Migrant children at risk of trafficking: Tdh takes action!
The number of unaccompanied and separated migrant children is constantly rising on the new Balkan route and they are highly exposed to dangers such as trafficking or exploitation. Terre des hommes’ (Tdh) Children and Youth in Migration Programme has been exploring the situation of children who are victims or at risk of trafficking in human beings along this migration corridor to find solutions to protect them.
Despite a very limited number of people on the Balkan route having been officially identified as victims of trafficking in human beings, the Trafficking along Migration Route to Europe project, a research we conducted together with the International Centre for Migration Policy Development (ICMPD), succeeded to uncover specific information and indications of trafficking and exploitation. This helps us better understand current dynamics along this route and equip frontline professionals to protect children at risk against this scourge.
The forms of trafficking
The main forms of trafficking affecting children and adults emerging from the research are:
- sexual exploitation, mainly affecting sub-Saharan Africa girls and woman, but also boys and men, particularly Afghani boys subjected to sexual exploitation through bacha bazi (a form of child prostitution);
- labour exploitation, whereby people are in a desperate situation and in many cases do not have the legal right to work;
- forced criminality, which is a form of trafficking that does not appear in the official statistics. Cases include exploitation in petty crime, drug dealing and migrant smuggling.
Lack of care as a main risk for children
People travelling along the Balkan route and having reached their intended destination face risks including legal status issues like receiving a negative decision in the asylum or family reunification procedure, long waiting periods and related difficulties with income generation. Specifically for unaccompanied and separated children, delays in the appointment of a guardian can cause harm.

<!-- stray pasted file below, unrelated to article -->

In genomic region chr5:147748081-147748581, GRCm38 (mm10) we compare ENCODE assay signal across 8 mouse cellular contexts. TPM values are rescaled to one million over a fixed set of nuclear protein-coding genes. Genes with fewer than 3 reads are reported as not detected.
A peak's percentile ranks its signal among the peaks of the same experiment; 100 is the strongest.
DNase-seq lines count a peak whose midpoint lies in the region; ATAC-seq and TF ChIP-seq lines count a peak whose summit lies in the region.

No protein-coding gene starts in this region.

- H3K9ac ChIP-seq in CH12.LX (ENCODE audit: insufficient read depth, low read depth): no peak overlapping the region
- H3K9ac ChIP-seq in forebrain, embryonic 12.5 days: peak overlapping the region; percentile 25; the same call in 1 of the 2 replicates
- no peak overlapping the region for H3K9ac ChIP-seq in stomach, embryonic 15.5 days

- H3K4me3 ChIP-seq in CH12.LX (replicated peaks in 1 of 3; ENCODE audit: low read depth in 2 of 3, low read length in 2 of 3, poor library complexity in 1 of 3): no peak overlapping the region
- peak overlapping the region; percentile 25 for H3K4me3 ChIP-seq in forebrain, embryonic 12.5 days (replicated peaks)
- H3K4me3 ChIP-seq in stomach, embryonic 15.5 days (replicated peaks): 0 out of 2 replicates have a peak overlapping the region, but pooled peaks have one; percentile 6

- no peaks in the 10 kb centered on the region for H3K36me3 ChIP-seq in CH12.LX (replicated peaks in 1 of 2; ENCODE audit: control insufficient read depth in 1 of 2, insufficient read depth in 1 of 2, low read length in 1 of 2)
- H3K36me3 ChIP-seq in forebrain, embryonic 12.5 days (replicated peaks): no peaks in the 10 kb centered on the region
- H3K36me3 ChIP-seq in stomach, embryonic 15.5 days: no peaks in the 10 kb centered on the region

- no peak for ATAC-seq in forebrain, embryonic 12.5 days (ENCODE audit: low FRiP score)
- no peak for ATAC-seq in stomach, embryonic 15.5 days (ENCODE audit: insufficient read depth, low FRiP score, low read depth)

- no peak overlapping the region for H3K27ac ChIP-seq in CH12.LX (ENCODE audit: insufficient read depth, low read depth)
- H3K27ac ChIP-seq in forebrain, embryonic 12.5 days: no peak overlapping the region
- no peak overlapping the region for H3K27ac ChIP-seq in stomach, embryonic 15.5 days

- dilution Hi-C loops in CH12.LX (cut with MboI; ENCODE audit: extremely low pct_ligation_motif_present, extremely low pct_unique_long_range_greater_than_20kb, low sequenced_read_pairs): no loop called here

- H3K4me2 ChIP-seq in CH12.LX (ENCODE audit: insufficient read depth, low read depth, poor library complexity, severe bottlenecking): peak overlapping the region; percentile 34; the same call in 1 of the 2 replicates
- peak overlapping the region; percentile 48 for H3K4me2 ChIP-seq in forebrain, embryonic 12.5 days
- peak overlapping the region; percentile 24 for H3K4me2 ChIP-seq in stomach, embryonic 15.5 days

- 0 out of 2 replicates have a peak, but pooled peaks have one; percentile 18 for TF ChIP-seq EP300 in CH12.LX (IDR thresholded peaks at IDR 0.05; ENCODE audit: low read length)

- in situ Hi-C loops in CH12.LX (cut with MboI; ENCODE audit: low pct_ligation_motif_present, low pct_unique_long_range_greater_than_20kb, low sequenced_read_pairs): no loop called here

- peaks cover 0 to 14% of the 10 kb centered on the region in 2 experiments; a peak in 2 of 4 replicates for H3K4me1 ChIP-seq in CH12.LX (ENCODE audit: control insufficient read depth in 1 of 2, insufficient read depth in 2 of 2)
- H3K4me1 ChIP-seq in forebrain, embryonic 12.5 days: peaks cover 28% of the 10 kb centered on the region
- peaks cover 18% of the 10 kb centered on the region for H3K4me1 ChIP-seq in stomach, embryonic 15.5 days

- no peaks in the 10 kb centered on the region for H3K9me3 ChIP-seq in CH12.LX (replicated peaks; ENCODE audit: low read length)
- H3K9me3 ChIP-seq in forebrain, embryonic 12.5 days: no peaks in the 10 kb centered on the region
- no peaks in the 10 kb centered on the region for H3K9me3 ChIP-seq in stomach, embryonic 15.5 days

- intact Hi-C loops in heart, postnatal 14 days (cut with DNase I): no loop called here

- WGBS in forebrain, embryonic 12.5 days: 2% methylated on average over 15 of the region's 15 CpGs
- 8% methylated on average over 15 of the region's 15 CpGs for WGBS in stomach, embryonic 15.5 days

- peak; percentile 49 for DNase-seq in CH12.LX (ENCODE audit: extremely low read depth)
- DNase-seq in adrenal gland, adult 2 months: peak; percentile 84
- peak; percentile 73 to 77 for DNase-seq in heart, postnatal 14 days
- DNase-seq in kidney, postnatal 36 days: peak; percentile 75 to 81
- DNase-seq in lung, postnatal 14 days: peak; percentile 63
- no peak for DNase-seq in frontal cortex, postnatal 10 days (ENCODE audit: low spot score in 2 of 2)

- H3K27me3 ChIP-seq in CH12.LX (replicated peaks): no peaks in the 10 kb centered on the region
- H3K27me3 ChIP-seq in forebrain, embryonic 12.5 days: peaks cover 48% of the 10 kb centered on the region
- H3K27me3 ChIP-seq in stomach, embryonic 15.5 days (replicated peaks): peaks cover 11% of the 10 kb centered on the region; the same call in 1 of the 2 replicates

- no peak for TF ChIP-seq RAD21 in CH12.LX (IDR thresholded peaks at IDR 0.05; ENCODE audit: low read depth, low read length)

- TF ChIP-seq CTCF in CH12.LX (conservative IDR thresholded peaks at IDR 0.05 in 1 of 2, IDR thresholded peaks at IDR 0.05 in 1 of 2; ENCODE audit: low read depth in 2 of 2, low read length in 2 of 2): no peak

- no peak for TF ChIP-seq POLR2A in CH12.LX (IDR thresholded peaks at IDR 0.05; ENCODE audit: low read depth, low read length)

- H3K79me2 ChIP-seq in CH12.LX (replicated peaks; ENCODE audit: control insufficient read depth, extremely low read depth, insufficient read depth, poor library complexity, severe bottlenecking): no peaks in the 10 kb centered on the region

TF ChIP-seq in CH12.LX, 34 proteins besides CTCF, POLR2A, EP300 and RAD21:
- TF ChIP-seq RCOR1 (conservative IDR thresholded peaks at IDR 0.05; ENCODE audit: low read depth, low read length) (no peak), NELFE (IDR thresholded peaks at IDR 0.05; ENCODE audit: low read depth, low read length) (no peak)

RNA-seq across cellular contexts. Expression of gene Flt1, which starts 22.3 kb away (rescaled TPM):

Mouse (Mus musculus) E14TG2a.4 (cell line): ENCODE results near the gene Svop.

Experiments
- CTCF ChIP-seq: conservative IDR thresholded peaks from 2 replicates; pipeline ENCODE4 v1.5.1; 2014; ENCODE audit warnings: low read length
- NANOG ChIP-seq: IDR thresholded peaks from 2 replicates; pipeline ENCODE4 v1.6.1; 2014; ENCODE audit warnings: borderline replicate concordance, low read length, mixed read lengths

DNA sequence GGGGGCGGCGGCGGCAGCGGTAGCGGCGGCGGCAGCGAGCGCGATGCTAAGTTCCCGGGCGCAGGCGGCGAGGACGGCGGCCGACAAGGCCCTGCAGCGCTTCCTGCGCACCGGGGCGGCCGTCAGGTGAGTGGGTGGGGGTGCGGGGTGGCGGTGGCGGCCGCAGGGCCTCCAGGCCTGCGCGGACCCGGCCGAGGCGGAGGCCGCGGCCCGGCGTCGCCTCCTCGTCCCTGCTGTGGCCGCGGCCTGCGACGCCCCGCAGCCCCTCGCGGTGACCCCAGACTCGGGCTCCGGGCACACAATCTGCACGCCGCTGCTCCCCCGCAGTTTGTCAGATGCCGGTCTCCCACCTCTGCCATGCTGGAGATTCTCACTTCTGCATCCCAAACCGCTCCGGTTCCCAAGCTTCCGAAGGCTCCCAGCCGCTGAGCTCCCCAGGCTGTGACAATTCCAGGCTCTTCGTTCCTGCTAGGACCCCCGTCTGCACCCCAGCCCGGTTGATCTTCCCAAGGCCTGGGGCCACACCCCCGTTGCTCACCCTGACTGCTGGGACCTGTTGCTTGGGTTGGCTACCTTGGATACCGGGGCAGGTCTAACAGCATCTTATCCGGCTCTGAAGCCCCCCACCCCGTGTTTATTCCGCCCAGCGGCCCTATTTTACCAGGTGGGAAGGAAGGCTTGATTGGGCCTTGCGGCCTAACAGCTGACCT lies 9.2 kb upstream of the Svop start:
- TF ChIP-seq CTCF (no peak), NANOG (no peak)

Many unaccompanied or separated children are not provided with adequate care and placement, for reasons including flawed age assessment procedures and limited capacity at child reception facilities. A considerable number of them are reported as having disappeared from care and thus find themselves outside the child protection system. Travelling alone, they are exposed to violence and trauma, have a lack of awareness of their rights, the local language or country-specific knowledge.
“All in all, children - whether they are trafficking victims, migrants in a regular or irregular situation, seeking asylum or not, unaccompanied, separated or accompanied - should be treated as children first and foremost, and exercise their rights on an equal basis with national citizen children,” explains Pierre Cazenave, Senior Advocacy Advisor for Tdh Children and Youth in Migration Programme. Thanks to this research, Tdh is now taking action to make this pledge come true, by working with frontline professionals to equip them with the necessary skills and knowledge to identify, refer and protect migrant children who are victims or at risk of trafficking.
Photo credit: © Tdh/Grace Medina